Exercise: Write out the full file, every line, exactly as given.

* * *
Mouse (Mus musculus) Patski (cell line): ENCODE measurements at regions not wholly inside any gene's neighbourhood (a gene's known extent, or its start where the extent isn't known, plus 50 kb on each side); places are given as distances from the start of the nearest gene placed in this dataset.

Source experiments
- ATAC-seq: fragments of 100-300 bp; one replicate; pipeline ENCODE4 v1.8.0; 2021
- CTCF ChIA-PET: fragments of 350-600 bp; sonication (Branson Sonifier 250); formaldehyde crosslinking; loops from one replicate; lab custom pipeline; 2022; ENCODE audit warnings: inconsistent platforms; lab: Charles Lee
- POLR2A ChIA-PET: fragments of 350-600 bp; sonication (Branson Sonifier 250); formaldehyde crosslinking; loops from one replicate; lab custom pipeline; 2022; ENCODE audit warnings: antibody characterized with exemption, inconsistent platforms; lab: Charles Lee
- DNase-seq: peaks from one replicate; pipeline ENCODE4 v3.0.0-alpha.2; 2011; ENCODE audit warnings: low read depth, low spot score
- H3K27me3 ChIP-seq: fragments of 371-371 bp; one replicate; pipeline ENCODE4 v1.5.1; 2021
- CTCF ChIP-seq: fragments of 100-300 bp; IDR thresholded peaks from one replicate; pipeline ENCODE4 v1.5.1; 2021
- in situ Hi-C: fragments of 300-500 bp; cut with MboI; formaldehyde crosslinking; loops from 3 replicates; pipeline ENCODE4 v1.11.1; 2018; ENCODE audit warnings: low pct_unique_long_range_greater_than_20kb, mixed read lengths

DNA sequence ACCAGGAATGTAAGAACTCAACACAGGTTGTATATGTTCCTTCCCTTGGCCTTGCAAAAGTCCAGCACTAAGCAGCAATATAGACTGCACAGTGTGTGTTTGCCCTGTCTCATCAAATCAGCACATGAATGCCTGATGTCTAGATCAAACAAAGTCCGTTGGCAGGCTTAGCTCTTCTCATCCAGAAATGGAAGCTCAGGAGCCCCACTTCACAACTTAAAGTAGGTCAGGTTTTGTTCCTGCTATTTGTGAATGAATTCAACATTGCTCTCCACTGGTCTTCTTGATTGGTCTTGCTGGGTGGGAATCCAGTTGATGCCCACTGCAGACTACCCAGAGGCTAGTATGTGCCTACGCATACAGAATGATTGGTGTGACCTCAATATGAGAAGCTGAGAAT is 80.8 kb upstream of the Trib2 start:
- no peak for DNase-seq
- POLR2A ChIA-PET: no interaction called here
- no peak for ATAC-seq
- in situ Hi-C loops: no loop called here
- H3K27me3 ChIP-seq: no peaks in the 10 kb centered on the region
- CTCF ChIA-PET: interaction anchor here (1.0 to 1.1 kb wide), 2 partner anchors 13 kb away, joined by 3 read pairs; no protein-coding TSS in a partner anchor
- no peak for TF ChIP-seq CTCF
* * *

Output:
Mouse (Mus musculus) Patski (cell line): ENCODE measurements at regions not wholly inside any gene's neighbourhood (a gene's known extent, or its start where the extent isn't known, plus 50 kb on each side); places are given as distances from the start of the nearest gene placed in this dataset.

Source experiments
- ATAC-seq: fragments of 100-300 bp; one replicate; pipeline ENCODE4 v1.8.0; 2021
- CTCF ChIA-PET: fragments of 350-600 bp; sonication (Branson Sonifier 250); formaldehyde crosslinking; loops from one replicate; lab custom pipeline; 2022; ENCODE audit warnings: inconsistent platforms; lab: Charles Lee
- POLR2A ChIA-PET: fragments of 350-600 bp; sonication (Branson Sonifier 250); formaldehyde crosslinking; loops from one replicate; lab custom pipeline; 2022; ENCODE audit warnings: antibody characterized with exemption, inconsistent platforms; lab: Charles Lee
- DNase-seq: peaks from one replicate; pipeline ENCODE4 v3.0.0-alpha.2; 2011; ENCODE audit warnings: low read depth, low spot score
- H3K27me3 ChIP-seq: fragments of 371-371 bp; one replicate; pipeline ENCODE4 v1.5.1; 2021
- CTCF ChIP-seq: fragments of 100-300 bp; IDR thresholded peaks from one replicate; pipeline ENCODE4 v1.5.1; 2021
- in situ Hi-C: fragments of 300-500 bp; cut with MboI; formaldehyde crosslinking; loops from 3 replicates; pipeline ENCODE4 v1.11.1; 2018; ENCODE audit warnings: low pct_unique_long_range_greater_than_20kb, mixed read lengths

DNA sequence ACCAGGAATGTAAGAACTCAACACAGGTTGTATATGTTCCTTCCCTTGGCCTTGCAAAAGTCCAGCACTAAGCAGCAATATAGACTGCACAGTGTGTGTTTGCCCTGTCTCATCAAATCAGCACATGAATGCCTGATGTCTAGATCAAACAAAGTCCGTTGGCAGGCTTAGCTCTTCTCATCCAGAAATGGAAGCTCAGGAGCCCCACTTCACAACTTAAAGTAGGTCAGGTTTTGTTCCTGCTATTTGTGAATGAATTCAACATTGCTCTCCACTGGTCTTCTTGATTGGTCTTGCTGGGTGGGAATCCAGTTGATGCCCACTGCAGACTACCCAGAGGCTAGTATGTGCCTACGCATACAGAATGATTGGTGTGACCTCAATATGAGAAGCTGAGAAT is 80.8 kb upstream of the Trib2 start:
- no peak for DNase-seq
- POLR2A ChIA-PET: no interaction called here
- no peak for ATAC-seq
- in situ Hi-C loops: no loop called here
- H3K27me3 ChIP-seq: no peaks in the 10 kb centered on the region
- CTCF ChIA-PET: interaction anchor here (1.0 to 1.1 kb wide), 2 partner anchors 13 kb away, joined by 3 read pairs; no protein-coding TSS in a partner anchor
- no peak for TF ChIP-seq CTCF